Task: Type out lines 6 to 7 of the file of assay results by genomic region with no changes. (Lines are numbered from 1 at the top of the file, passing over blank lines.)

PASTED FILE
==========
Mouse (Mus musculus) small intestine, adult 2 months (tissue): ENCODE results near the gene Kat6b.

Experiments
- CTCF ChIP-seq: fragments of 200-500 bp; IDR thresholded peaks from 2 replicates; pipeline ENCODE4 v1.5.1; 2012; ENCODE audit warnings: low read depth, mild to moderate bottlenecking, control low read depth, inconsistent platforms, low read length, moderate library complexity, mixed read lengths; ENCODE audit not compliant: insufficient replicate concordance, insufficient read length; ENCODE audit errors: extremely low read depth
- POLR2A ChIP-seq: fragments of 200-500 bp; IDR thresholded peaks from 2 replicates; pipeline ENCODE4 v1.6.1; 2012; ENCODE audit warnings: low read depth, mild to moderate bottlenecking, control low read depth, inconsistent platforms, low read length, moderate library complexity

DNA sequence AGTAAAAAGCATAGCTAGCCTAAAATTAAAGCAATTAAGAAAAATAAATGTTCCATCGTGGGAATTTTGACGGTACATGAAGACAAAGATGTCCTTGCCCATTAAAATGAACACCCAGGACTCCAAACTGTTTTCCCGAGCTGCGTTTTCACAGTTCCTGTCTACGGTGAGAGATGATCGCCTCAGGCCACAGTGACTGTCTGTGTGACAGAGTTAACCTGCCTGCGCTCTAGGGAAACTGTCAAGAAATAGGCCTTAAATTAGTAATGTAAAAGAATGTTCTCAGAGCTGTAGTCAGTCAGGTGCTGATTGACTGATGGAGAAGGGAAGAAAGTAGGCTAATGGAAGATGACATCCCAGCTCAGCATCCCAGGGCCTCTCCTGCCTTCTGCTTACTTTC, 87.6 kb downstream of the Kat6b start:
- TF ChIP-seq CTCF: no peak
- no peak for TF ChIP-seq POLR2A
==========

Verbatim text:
- TF ChIP-seq CTCF: no peak
- no peak for TF ChIP-seq POLR2A